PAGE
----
In Chapter 5, Hobbies and Altruism, of Citizen Marketers the authors recount the story of how Eric Karkovack was able to revive a dead soda, Surge, via raising awareness and recounting personal stories with the soda on his website SaveSurge.org. Consequently, CocaCola re-released the soda as Vault, in part due to his large online following and community.
Furthermore, the story explains how his new website dedicated to Vault, significantly outranks CocaCola's own site for the beverage because he created and expanded his site with more passion and most importantly was willing to listen to his audience.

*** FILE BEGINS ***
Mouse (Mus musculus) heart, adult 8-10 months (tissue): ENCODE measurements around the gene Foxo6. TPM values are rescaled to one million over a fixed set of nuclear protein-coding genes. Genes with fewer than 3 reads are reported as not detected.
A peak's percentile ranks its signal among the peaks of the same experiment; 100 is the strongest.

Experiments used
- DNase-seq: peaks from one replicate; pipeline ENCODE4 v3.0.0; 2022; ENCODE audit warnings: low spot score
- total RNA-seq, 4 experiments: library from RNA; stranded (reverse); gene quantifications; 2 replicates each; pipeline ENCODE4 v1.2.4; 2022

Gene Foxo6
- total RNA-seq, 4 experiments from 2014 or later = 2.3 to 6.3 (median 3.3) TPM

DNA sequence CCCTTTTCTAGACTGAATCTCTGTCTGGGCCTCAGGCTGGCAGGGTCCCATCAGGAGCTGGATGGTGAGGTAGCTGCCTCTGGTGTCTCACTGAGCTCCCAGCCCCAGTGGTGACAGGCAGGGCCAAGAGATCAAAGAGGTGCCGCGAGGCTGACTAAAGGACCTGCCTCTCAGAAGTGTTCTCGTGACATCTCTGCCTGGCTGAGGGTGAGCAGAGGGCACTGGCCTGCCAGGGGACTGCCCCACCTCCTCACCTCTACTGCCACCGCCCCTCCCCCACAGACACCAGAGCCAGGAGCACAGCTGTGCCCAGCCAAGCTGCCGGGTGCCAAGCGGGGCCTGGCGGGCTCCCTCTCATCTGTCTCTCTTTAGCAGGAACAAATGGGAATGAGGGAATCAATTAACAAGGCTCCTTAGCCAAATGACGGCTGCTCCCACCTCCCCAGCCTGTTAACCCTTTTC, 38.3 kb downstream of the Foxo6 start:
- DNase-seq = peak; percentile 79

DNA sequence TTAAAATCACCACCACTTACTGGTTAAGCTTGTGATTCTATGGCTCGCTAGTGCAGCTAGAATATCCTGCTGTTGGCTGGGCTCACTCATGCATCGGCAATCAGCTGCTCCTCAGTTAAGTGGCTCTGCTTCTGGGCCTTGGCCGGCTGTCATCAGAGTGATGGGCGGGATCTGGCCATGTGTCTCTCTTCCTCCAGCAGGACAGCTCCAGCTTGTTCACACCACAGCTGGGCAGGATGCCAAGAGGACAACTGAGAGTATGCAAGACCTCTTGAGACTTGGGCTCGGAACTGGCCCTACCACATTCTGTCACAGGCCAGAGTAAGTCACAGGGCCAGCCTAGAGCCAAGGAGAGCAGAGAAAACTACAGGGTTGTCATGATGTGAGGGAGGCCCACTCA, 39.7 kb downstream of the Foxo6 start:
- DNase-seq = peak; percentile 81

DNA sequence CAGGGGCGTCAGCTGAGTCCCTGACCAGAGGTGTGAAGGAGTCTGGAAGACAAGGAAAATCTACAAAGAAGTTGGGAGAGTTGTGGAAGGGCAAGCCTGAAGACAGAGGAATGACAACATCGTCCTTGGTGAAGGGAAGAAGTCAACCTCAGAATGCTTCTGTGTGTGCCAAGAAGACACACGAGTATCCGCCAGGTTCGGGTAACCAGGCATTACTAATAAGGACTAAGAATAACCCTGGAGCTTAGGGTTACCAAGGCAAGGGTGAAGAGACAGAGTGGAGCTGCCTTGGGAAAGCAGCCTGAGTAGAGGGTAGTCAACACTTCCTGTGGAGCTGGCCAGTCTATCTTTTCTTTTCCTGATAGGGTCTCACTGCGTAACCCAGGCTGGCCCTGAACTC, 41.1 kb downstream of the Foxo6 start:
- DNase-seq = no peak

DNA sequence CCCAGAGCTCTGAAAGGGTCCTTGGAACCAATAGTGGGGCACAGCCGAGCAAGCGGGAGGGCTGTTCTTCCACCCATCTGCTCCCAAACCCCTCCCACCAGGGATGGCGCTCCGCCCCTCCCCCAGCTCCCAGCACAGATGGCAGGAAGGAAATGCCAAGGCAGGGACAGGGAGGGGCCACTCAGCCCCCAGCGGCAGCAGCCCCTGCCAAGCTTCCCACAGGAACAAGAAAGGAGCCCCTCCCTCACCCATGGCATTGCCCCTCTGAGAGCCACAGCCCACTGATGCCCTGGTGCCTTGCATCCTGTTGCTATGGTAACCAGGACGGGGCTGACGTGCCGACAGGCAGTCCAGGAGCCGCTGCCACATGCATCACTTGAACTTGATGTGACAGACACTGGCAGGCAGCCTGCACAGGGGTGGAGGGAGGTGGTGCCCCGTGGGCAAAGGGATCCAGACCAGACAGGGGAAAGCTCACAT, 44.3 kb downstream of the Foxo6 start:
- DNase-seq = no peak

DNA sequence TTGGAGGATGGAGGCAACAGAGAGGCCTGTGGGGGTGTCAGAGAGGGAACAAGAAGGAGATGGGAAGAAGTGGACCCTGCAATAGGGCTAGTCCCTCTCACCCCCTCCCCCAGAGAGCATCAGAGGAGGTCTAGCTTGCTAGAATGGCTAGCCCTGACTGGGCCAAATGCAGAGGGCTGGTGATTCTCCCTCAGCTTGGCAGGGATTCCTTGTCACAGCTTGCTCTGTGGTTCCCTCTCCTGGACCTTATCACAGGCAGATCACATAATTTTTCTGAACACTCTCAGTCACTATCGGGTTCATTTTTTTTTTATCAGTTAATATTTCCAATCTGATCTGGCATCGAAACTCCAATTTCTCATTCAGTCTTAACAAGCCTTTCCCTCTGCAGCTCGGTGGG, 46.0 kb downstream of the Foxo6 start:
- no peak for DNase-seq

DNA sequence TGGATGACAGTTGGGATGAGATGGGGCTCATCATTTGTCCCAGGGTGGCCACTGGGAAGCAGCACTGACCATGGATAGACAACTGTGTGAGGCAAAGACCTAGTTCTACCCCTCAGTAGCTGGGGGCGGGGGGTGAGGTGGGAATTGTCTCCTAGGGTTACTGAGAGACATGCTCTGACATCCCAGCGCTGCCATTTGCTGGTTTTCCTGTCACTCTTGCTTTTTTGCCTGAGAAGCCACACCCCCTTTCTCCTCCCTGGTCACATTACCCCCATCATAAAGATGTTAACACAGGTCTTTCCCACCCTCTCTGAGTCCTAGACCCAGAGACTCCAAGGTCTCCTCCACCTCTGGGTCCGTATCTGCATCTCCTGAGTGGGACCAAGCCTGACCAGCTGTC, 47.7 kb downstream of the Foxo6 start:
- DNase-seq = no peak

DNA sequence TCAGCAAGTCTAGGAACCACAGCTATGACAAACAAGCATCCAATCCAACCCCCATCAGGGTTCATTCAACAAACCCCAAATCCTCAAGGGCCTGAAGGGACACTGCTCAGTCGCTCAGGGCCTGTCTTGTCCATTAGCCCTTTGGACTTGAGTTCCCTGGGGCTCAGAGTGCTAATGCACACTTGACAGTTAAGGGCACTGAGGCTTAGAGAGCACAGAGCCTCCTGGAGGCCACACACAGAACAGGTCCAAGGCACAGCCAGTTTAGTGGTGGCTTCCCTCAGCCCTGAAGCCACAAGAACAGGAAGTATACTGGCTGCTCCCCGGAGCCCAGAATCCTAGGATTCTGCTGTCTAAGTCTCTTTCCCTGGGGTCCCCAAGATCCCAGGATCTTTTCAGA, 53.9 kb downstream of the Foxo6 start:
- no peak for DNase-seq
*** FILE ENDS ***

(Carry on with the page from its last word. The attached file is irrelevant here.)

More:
To me this is a theme that we see time and time again across internet advertising. Companies ignoring their audience and only presenting the message that they think is appropriate. Whether it be in failed twitter marketing plans or boring websites, the theme is consistent that people want to feel like they are apart of something and involved, and in order for that to occur someone needs to be listening.
When companies refuse to listen to their consumers and don't give them the opportunity to express themselves the companies, in the end, are very much hurting themselves. That is what separates the internet from so many other mediums of communication: it allows millions of people to easily be heard and to ignore these opportunities is social suicide.